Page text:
LOS ANGELES — Restricting access to second-generation or “atypical” antipsychotics led to decreased use of all antipsychotics from 1999 to 2008, according to new research from the Schaeffer Center for Health Policy and Economics at USC.
“Atypical” or second-generation antipsychotics are new medications introduced in the 1990s for the treatment of schizophrenia and other serious mental illnesses. Between 1999 and 2005, spending by Medicaid per patient for antipsychotic drugs increased by 106 percent in the states studied, and the number of prescriptions per patient grew by 29 percent. Over the same time, spending on antidepressants grew by 33 percent and the number of antidepressant prescriptions grew by 53 percent, the study found.
Given their rising cost, atypical antipsychotics and other psychotherapeutic drugs are increasingly subject to restrictions in state Medicaid programs through “utilization management” programs. About 63 percent of states in 2008 used utilization management for atypical antipsychotics. These programs required patients to try conventional or less expensive medications first, or to obtain prior authorization from the plan, before using drugs not on a preferred list.
In the December 2011 issue of Health Affairs, researchers from the Schaeffer Center of Health Policy and Economics at USC and their collaborators looked at data from thirty states. They found that in states that adopted prior authorization policies, use of atypicals rose more slowly than in states where use was not restricted, though not all states subjected the same drugs, or the same number of antipsychotics, to prior authorization.
But restricting access to atypicals was not fully offset by use of conventional antipsychotics, according to the study.
In states with prior authorization for atypical antipsychotics, overall antipsychotic use fell by an average of about 3.1 percent. For the two leading atypical antipsychotics, instituting prior authorization reduced drug use by about 35 percent, and reduced overall use of any antipsychotic — whether another atypical or a conventional antipsychotic — by 6 percent.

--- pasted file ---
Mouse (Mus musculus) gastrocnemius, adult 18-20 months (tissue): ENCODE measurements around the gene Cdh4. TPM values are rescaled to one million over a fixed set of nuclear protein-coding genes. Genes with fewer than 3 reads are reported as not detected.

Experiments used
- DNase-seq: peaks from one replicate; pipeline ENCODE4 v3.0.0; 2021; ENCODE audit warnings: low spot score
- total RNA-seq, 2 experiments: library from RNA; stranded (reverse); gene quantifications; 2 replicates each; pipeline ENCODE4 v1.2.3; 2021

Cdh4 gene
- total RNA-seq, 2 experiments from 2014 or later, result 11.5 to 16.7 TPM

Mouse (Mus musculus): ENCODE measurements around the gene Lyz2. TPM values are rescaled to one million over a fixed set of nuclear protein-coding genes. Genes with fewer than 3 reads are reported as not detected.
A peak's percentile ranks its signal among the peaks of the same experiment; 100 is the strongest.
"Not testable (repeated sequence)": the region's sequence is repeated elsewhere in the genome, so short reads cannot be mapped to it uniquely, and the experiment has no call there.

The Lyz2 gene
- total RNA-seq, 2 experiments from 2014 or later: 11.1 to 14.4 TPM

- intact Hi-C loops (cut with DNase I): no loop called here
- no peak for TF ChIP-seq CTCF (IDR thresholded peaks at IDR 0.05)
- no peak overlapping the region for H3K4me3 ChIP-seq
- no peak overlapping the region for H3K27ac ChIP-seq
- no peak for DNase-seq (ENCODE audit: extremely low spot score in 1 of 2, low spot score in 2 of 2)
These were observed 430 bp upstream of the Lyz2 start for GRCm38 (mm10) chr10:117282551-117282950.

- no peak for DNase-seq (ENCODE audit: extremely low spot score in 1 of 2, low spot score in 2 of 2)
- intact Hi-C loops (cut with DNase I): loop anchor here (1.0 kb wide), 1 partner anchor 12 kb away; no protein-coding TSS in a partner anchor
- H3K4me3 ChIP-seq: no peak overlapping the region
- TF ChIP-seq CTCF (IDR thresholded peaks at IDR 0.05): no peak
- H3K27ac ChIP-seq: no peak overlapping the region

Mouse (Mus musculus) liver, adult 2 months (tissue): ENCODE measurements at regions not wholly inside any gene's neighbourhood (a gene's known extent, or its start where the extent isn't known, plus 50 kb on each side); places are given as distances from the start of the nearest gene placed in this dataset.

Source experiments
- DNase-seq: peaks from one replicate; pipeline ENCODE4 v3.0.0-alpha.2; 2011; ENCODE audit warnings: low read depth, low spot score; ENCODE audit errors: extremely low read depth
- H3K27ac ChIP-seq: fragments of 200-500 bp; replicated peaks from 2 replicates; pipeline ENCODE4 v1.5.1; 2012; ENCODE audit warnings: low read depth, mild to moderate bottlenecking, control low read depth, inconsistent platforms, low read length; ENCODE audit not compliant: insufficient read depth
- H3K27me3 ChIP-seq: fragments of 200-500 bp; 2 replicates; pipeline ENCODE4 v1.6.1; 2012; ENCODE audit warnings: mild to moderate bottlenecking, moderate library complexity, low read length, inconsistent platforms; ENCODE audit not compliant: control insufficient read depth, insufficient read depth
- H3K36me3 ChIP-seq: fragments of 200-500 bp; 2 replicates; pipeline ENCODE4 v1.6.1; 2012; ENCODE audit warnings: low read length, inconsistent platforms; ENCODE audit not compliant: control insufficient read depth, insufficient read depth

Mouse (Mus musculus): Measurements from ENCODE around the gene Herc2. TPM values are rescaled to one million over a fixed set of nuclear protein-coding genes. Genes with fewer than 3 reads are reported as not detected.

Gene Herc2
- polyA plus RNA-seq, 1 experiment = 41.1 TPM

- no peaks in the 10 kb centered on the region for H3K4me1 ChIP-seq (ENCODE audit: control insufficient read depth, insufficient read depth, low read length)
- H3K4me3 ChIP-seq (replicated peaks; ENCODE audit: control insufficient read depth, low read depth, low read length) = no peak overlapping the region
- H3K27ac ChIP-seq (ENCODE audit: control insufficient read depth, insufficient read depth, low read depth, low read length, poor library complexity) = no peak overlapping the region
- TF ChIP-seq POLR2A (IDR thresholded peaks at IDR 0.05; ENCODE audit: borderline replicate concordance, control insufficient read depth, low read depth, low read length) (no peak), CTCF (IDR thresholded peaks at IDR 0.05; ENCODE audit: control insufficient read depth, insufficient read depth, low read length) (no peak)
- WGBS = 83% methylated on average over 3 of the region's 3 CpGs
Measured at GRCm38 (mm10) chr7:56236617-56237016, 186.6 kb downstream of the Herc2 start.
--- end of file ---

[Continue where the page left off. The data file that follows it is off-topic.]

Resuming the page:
“If the reduction in the use of atypicals leads — through decline in overall antipsychotic use — to more poorly controlled schizophrenia in already vulnerable populations, this potentially could have quite severe cost implications,” said senior author Dana Goldman, Norman Topping Chair in Medicine and Public Policy at USC, and director of the Schaeffer Center at USC. “However, if most of the reductions in antipsychotic use were shown to be reductions in inappropriate use, then using prior authorization could produce benefits to patients in addition to cost savings for Medicaid.”
The lead author of the study is William Vogt, associate professor of economics at the University of Georgia. Authors also include Geoffrey Joyce, director of health policy at the Schaeffer Center at USC; Jing Xia, a doctoral student in economics at Harvard University; and George Wan, senior director of health economics and outcomes research, Diabetes Franchise, and Riad Dirani, senior director for immunology, both with Janssen Pharmaceuticals.
Janssen Pharmaceuticals co-funded the study. The research is supported by the National Institutes of Health.
About the Schaeffer Center for Health Policy and Economics at USC
The mission of the Schaeffer Center at USC is to promote health and value in healthcare delivery through innovative research and policy in the United States and internationally.
Contact: Suzanne Wu at (213) 740-0252